# Lesson 9Water Wheels and the Unit CirclePractice Understanding

## Jump Start

Quick graphs again: In the previous lesson, you learned how to graph sine and cosine functions using the real number values along the -axis to represent the angle of rotation. Of course, in our Ferris wheel model, we still want the -axis to represent time in seconds. And now we have the possibility to describe the angular speed of the Ferris wheel in radians. Work with a partner to sketch a graph of each of the following functions on an appropriate grid. You need to show one complete period, so choose your grid wisely. (Hint: Can you find the one that looks most like the Ferris wheel equations?)

Use the quick-graph strategy: plot points along the midline to define a period, and plot the maximum and minimum points to define the range.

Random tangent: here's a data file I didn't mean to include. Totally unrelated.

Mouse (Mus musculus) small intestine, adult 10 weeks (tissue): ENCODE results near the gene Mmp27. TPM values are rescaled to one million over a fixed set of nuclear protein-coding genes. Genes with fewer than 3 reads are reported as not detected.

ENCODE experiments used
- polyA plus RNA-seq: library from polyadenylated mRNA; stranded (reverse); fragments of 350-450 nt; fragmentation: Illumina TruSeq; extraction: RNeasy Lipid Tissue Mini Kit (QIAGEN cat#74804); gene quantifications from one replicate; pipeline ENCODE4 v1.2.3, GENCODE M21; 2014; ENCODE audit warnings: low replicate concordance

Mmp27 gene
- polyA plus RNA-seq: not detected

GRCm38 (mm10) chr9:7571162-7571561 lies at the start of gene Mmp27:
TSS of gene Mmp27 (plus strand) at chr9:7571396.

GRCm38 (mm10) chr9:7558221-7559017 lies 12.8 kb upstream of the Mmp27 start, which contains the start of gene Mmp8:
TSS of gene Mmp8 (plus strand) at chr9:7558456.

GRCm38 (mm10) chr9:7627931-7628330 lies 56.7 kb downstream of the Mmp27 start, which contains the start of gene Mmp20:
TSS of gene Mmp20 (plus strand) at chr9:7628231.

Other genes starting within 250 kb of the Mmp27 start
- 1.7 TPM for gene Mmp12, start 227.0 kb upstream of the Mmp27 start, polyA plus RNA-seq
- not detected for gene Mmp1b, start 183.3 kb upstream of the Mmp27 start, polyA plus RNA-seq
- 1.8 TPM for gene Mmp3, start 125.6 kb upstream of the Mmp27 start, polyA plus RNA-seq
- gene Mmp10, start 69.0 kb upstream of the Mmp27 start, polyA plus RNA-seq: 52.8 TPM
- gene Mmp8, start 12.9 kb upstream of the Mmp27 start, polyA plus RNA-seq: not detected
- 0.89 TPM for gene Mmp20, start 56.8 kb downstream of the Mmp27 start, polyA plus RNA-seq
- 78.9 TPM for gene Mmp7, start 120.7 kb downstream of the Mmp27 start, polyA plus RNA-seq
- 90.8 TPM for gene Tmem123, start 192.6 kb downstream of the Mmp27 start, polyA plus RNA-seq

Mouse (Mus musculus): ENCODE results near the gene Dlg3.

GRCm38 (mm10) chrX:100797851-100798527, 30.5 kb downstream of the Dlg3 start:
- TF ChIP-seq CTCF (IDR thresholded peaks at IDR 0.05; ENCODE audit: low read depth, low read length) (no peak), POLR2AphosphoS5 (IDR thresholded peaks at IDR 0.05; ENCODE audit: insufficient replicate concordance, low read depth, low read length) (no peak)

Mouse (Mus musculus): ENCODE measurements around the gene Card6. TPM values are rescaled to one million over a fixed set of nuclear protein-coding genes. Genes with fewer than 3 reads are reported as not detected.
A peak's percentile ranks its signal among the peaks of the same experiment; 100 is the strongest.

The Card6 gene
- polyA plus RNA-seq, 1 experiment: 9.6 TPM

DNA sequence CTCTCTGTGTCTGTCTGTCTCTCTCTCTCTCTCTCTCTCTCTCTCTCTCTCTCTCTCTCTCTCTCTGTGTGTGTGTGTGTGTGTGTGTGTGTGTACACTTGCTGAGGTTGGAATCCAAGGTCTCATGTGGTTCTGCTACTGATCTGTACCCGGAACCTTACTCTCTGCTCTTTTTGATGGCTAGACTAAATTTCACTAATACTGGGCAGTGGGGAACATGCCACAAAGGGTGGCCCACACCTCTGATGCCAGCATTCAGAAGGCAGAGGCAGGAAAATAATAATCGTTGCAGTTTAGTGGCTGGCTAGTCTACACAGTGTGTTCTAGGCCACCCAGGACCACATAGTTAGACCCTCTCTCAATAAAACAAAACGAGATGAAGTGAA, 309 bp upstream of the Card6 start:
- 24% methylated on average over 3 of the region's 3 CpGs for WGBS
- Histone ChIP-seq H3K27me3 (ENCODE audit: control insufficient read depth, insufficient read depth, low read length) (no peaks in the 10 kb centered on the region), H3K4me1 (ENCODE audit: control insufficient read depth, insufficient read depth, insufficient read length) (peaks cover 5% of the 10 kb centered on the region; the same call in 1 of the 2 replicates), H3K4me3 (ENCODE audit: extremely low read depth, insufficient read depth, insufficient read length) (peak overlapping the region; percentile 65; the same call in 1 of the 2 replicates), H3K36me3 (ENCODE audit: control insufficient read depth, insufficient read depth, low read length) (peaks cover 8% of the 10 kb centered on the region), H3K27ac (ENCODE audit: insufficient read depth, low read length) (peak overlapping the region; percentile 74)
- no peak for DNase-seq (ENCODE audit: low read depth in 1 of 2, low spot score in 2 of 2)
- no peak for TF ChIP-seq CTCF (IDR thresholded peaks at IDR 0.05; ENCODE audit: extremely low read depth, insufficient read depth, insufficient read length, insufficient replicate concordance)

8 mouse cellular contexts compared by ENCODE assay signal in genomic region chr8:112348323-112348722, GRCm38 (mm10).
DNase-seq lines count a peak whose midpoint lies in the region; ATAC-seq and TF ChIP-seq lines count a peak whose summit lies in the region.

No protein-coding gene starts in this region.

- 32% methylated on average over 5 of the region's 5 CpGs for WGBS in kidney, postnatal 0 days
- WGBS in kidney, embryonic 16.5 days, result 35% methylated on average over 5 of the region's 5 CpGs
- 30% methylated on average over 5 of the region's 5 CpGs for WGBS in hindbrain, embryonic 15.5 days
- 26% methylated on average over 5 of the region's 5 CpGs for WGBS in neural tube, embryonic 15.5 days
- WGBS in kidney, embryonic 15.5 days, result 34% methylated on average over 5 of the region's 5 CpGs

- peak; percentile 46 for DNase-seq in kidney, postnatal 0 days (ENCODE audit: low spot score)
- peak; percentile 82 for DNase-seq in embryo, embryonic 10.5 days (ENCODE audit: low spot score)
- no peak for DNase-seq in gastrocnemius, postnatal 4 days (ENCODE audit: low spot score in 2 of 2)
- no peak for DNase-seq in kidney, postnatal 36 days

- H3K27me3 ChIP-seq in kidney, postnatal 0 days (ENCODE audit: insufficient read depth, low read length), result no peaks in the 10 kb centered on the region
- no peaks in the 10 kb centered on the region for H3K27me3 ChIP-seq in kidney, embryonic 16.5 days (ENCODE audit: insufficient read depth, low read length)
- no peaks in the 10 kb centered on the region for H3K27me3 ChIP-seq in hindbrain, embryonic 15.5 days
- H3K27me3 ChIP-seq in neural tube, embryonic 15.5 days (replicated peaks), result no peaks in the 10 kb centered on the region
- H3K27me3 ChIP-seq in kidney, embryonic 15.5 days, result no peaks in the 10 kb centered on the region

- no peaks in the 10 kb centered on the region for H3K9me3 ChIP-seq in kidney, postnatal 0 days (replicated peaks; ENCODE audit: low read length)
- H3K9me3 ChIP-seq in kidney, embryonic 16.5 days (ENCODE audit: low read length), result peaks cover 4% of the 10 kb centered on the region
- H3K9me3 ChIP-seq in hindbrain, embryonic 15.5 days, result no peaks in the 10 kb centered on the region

## Learning Focus

Apply special right triangles to the unit circle.

Are there any angles for which I can find the value of the sine or cosine without using a calculator?

## Open Up the Math: Launch, Explore, Discuss

Water wheels were used to power flour mills before electricity was available to run the machinery. The water wheel turned as a stream of water pushed against the paddles of the wheel. Consequently, unlike Ferris wheels that have their centers above the ground, the center of the water wheel might be placed at ground level, so the lower half of the wheel would be immersed in the stream.

### 1.

The following diagrams show potential designs for a water wheel. Each of the of the water wheel will measure . In addition to the spokes, the designer wants to add braces to provide additional strength. Two potential placements for the braces are shown in the following diagrams. (The braces and the spoke to which they are attached form a right angle.)

• Find the measures of and in each diagram.

• Find the exact lengths of , , and . Explain how you found these lengths exactly.

• Label the exact coordinates of point in each diagram.

### 2.